American Girl
Governor's Palace Gown

Costume Stats:
Costume Completed: 2007
Costume Remade: 2020
Debut: Cosplay Teaparty 2007
Convention History:
Katsucon 2020
Cosplay Teaparty 2007
Photo Credits:

Felicity Merriman is a a young colonial girl growing up in Williamsburg, Virginia just before the dawn of the American Revolution. Free-spirited and outspoken, Felicity struggles with her family's decision to support independence from Britain while her closest friends are loyal to the British crown. Felicity's blue ball gown is made for her when she is invited to the Royal Governor's Palace with her friends, an event which creates division within the household due to the family's anti-royalist beliefs.

Construction Notes:
I owned a Felicity doll growing up and I had wanted to make her blue ball gown for ages, so when the 2007 local cosplay tea party was announced as Rococo-themed, I thought it would be the perfect excuse to cosplay her. The first version of this dress I completely hand-sewed in about two days using a slightly modified version of McCall's M6139, shortening the sleeves and hand-patterning the bustle and stomacher design. I made the ruffle trim off the top of my head by box pleating strips of fabric and top-stitching it down along the edges of the stomacher and sleeve cuffs. I made the pinner cap using a tutorial in an old Felicity book and scrap cotton and lace edging I found around the house. It was the first time I'd relied heavily on a store-bought pattern and I was very proud of this at the time, however, it was also rushed and I wanted to remake it before wearing it again.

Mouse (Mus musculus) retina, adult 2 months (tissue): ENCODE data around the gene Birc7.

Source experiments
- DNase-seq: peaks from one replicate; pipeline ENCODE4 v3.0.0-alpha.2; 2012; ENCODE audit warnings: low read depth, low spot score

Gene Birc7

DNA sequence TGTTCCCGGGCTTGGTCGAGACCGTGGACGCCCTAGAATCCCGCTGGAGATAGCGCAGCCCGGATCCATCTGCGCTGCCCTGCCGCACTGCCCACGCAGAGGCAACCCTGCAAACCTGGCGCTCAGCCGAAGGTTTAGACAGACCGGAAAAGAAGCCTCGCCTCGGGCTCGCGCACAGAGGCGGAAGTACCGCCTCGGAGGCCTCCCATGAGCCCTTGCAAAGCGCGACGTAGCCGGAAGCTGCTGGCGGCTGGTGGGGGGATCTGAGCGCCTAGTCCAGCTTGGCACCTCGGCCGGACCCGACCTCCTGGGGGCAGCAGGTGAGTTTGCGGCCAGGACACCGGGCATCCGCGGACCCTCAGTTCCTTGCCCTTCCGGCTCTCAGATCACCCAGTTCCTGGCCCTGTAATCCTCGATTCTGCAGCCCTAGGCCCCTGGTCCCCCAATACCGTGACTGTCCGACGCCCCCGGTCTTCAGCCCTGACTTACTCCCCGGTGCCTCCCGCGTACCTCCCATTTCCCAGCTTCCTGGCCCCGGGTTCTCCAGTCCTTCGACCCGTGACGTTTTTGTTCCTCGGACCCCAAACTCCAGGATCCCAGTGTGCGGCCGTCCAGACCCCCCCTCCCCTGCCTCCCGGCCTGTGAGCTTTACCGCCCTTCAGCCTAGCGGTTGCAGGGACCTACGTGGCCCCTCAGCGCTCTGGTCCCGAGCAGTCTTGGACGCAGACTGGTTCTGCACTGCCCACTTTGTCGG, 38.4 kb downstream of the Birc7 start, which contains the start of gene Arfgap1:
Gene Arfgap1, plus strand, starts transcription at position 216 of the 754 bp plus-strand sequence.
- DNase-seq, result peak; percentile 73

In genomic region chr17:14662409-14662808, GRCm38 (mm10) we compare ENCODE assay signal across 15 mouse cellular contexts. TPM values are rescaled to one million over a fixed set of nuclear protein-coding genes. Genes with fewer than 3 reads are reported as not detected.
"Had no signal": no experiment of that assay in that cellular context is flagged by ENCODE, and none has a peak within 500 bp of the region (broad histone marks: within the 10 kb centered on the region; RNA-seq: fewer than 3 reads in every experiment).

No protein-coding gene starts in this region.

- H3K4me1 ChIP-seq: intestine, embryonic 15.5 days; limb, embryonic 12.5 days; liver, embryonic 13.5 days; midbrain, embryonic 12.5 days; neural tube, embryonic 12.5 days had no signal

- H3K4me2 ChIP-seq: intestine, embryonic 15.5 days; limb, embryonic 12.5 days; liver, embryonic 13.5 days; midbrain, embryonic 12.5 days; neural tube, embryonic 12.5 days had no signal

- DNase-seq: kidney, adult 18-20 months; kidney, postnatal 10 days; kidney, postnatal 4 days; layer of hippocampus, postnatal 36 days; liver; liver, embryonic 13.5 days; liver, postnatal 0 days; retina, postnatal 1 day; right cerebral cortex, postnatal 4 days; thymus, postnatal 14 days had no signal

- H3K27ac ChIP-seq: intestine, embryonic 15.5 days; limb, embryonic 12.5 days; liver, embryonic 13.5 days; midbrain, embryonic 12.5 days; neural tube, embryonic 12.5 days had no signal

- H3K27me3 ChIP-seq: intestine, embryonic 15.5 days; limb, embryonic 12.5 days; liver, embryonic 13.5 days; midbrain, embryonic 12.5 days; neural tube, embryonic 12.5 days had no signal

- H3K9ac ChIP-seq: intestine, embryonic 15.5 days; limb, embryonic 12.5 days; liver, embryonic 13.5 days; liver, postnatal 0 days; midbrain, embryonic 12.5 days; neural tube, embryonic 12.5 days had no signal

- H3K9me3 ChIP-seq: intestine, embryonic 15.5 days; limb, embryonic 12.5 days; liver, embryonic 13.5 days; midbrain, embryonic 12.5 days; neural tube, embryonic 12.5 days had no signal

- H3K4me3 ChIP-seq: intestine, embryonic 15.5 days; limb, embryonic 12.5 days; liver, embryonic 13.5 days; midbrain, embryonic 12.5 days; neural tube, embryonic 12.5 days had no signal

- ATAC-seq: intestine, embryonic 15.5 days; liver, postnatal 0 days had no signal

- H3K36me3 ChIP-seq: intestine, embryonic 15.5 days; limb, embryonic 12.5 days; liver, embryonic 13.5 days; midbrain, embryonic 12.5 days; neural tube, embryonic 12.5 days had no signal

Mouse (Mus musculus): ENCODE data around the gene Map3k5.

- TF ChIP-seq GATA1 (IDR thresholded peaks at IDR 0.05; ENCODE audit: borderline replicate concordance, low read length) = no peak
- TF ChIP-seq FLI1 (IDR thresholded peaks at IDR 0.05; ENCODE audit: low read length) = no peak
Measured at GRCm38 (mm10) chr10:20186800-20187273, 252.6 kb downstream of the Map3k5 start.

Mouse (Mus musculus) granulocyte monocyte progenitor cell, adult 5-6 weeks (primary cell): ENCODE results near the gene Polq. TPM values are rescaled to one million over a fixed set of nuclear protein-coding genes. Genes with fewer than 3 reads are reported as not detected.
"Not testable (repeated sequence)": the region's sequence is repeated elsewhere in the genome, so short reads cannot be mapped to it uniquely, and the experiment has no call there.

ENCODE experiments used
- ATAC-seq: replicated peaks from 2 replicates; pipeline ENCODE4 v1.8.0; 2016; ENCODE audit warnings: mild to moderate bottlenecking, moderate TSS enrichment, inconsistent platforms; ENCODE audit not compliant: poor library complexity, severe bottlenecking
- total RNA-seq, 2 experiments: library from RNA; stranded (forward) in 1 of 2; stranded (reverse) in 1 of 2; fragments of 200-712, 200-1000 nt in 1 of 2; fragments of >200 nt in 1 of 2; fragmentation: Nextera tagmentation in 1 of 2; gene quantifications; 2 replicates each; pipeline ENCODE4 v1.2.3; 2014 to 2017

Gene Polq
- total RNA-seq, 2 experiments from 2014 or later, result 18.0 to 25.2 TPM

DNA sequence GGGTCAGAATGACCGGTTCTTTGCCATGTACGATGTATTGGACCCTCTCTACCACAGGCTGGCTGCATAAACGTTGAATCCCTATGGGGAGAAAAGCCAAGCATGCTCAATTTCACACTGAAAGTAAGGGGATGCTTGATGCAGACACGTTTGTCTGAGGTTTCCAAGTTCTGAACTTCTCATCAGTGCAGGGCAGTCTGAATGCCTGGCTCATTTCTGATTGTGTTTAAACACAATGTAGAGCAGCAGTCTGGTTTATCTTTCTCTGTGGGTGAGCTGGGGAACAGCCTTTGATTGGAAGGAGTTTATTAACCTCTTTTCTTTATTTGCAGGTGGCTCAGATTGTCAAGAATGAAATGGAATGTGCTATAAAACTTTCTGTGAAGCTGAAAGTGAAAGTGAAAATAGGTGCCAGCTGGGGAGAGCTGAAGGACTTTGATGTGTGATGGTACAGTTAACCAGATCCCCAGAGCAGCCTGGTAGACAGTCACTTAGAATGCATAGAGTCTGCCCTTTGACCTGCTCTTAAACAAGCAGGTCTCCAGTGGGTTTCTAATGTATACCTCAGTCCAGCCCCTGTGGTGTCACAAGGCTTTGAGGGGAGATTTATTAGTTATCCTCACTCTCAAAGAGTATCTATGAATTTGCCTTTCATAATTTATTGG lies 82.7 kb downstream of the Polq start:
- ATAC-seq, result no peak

In 2020 I decided to finally remake a more historically accurate version of Felicity's gown; I did some research on 18th century fashion and ultimately decided to make the dress in the style of a robe Ó la franšaise. Although both the book and film versions of Felicity's story explicitly show that her gown is made in the English style, I thought the French style would be fun and that the Merriman family would rather their daughter wear a French gown than a Royalist robe Ó l'anglaise. I started with Simplicity 8579 for the cotton shift and panniers, though in the interest of time I used a modern pre-made corset instead of making an 18th century style one. I then used Simpliticy 8578 to make the underskirt from white cotton, which also served as an excellent trial run before making the main skirt and the long back bodice pieces using my expensive heavy blue satin. It took Sketch and I both several attempts to correctly interpret the pattern's instructions for the back folds and bodice liner ties. Once the main dress was complete, we used long strips of fabric salvaged from the main dress, satin stitched the edges in a darker, contrasting blue, and sewed in box pleats and ruffles to create the main accent trim. I love how the darker stitching gives the trim some extra dimension. I also used salvaged fabric to create the main skirt ruffles, and added white lace trim for the neckline and sleeves. I stuck with the pinner cap pattern from the source material even though it would have been out of fashion by 1774. For accessories I made the earrings and necklace and paired them with historically accurate white shoes from American Duchess. I love how this came out and it was so much fun to wear; I was shocked at how many people recognized the character!

Photoshoot Pics: